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I just had a session and there was an argument about this. In the DMG page 187-188 it shows potions of healing in the magic item section. In the PHB page 153 it says they are magical. On DNDBeyond it is considered both magical and mundane when you go to add equipment to your character. One player was saying they are always magic items and another was saying that according to dndbeyond it isn't always a magic item. Which person is correct?

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Potions are magic items.

From the Dungeon Master’s Guide:

Potions are consumable magic items. Drinking a potion or administering a potion to another character requires an action. Applying an oil might take longer, as specified in its description. Once used, a potion takes effect immediately, and it is used up.

Potion of healing (all rarities) is found in the magic items chapter of the Dungeon Master’s Guide, and potions are explicitly described as magic items.

We also find a common potion of healing described in the equipment section of the Player's Handbook:

A character who drinks the magical red fluid in this vial regains 2d4 + 2 hit points. Drinking or administering a potion takes an action.

A potion of healing is a magical red fluid.

Additionally, in Eberron: Rising from the Last War, there is a section called “Creating Common Magic Items”, which says:

But if you have a dragonshard, you can more easily create a common magic item.

To create such an item with a dragonshard, a character must have proficiency in the tools used to create a nonmagical version of the item or proficiency in the Arcana skill. For example, a potion of healing can be created by a character who has proficiency with the herbalism kit.

In this section, potion of healing appears in a table column labeled “common magic item”.

Does the phrase "a character must have proficiency in the tools used to create a nonmagical version of the item" imply that you can create mundane potions of healing with an herbalism kit?

No. Rules for creating potions of healing with an herbalism kit of found in Xanathar's Guide to Everything, here we see:

Potions of healing fall into a special category for item crafting, separate from other magic items. A character who has proficiency with the herbalism kit can create these potions. The times and costs for doing so are summarized on the Potion of Healing Creation table.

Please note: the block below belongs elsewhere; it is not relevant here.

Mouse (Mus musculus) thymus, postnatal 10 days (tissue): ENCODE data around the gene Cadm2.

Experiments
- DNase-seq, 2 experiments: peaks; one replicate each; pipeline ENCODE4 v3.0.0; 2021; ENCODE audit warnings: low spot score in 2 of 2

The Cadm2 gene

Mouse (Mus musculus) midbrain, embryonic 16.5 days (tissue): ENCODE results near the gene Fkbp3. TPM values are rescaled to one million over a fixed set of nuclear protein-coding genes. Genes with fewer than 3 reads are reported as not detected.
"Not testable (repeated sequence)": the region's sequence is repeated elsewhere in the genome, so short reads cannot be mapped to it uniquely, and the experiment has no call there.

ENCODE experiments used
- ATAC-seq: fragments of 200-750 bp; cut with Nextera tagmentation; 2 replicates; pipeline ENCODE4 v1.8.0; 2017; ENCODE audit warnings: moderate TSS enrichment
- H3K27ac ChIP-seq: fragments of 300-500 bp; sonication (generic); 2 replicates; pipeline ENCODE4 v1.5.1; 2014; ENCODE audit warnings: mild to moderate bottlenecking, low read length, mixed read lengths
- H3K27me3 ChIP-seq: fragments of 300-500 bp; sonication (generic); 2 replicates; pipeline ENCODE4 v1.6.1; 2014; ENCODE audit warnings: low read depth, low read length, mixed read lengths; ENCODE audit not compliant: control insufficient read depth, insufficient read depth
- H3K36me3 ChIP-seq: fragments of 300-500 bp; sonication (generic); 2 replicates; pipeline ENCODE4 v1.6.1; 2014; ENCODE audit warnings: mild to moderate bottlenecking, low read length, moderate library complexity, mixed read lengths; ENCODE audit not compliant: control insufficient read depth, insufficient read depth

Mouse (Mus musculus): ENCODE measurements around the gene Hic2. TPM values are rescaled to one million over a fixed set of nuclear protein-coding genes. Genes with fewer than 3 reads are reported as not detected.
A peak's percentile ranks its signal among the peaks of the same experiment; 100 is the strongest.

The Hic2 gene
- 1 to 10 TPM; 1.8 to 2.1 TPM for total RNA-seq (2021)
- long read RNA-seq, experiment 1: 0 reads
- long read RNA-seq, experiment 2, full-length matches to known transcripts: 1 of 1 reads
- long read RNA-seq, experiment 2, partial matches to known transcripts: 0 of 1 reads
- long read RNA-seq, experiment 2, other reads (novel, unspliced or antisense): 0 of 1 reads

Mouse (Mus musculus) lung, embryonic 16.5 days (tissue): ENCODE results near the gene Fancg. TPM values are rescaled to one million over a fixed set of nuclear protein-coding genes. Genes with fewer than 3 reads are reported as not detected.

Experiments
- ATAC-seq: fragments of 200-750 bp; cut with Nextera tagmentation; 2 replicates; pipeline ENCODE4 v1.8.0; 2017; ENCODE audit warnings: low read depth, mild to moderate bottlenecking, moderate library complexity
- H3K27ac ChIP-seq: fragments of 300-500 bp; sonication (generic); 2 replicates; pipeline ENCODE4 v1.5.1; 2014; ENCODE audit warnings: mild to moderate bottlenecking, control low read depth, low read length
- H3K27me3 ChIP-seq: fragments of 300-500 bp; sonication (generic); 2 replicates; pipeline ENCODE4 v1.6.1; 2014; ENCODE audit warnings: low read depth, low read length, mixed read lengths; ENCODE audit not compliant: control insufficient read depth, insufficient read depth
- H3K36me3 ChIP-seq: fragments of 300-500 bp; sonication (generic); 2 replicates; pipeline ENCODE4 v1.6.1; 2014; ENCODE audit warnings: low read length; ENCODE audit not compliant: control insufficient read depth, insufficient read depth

Even when created with an herbalism kit, they still count as magical items.

The DDB character sheet is not official rules material.

Every once in a while DDB’s implementation of the rules into the character sheet tool leads to confusion as some things are misrepresented. Here is an example. The rules are quite clear that potions of healing, even common ones, are magical, and anything in the character sheet implying otherwise is an artifact of the character sheet.

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  • \$\begingroup\$ That is what I thought but that doesn't mention the fact that dndbeyond shows a basic potion of healing as mundane too. \$\endgroup\$ Oct 25 '20 at 20:50
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    \$\begingroup\$ That is presumably because it is on the PHB Adventuring gear option, so it is acquirable similar to non-magic item (ie. non-reward) equipment \$\endgroup\$
    – Someone_Evil
    Oct 25 '20 at 21:13
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    \$\begingroup\$ @DaveSherohman I added a bit to the answer that demonstrates that potions of healing created with the herbalism kit are still magical. \$\endgroup\$ Oct 26 '20 at 12:49
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    \$\begingroup\$ @DaveSherohman Interestingly, the quote from Xanathar's Guide suggests that, even though the person making the potion with an herbalism kit is not using magic, the resulting potion of healing is magic. This still makes sense though - magical reagents are used in spells, and contain innate magical properties that could still be utilized by non-magic users in potion making. \$\endgroup\$
    – Zibbobz
    Oct 26 '20 at 12:49
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    \$\begingroup\$ @Eternallord66 I imagine DDB shows it as nonmagical simply because it's on the PHB standard equipment list, not to actually indicate the item is itself non-magical. In any case the item description overrides anything else. It specifically says the thing is magical, so that's the last word on the subject. \$\endgroup\$ Oct 26 '20 at 14:40

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